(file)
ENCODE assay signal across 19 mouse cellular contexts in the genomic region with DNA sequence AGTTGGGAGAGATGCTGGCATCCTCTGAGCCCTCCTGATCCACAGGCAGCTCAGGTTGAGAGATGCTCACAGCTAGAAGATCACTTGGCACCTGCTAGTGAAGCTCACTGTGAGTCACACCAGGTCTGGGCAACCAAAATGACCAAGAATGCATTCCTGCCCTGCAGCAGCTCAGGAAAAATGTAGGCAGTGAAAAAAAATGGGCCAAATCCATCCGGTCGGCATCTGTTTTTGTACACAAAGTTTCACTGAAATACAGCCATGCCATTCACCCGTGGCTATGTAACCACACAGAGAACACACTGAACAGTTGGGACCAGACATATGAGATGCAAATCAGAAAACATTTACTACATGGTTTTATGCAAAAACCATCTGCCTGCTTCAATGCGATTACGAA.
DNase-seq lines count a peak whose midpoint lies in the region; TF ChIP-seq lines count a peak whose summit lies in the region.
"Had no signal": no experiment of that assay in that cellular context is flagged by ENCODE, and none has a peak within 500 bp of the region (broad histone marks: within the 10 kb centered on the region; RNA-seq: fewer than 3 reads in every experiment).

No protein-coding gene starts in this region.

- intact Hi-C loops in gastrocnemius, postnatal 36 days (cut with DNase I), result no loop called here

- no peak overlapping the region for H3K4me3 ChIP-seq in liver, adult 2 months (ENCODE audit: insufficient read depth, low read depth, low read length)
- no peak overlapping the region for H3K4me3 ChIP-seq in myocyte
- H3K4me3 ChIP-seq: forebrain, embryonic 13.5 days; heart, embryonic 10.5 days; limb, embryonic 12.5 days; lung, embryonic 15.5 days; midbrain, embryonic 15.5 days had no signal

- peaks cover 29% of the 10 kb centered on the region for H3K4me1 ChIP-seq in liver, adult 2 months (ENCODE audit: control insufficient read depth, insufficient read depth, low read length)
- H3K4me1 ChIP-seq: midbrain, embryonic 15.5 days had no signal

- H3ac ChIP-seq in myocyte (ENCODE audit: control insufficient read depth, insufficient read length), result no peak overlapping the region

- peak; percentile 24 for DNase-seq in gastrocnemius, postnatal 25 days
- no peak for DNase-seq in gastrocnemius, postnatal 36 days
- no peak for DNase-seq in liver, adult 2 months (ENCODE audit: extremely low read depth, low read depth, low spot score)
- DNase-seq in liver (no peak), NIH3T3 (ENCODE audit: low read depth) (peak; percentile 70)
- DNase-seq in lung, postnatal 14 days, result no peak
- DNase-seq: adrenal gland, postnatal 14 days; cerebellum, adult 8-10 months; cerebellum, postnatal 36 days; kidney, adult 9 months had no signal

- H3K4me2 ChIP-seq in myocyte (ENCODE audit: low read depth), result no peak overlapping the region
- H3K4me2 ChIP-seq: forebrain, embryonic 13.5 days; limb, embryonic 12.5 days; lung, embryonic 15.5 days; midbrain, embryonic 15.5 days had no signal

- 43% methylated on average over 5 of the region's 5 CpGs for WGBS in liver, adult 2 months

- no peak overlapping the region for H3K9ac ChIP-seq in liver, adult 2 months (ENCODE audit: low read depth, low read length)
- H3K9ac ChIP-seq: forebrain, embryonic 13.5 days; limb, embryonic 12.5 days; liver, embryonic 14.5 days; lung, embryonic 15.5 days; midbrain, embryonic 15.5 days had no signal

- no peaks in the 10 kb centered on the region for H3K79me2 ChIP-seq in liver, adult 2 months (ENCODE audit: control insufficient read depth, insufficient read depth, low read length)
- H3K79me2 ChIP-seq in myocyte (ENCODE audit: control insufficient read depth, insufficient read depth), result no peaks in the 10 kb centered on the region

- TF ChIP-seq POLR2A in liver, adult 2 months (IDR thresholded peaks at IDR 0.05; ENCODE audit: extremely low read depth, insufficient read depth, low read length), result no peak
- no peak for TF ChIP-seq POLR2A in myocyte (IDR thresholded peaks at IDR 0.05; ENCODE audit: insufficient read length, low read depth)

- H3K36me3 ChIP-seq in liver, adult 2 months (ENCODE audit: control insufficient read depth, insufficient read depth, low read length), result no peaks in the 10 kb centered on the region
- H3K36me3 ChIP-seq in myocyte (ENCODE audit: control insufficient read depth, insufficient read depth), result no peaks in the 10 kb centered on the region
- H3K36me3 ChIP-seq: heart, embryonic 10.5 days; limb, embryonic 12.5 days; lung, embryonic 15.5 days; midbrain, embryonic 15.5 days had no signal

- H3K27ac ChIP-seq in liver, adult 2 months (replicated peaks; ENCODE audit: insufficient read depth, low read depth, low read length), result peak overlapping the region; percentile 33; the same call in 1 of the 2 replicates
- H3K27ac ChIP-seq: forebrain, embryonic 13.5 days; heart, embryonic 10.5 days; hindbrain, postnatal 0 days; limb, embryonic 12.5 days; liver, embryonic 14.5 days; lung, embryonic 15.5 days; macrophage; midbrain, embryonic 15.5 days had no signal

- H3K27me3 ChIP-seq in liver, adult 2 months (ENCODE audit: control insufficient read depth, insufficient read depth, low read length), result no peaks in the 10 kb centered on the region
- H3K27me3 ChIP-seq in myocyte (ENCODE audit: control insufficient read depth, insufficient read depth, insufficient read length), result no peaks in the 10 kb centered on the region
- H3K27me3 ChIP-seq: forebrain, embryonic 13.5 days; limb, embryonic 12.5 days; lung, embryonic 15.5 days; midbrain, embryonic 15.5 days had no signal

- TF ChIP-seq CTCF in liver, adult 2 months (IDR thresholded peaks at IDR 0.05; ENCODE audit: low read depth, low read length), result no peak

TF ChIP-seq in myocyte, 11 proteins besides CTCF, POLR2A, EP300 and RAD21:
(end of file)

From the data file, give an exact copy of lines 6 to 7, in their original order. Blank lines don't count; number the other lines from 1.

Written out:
- no peak overlapping the region for H3K4me3 ChIP-seq in liver, adult 2 months (ENCODE audit: insufficient read depth, low read depth, low read length)
- no peak overlapping the region for H3K4me3 ChIP-seq in myocyte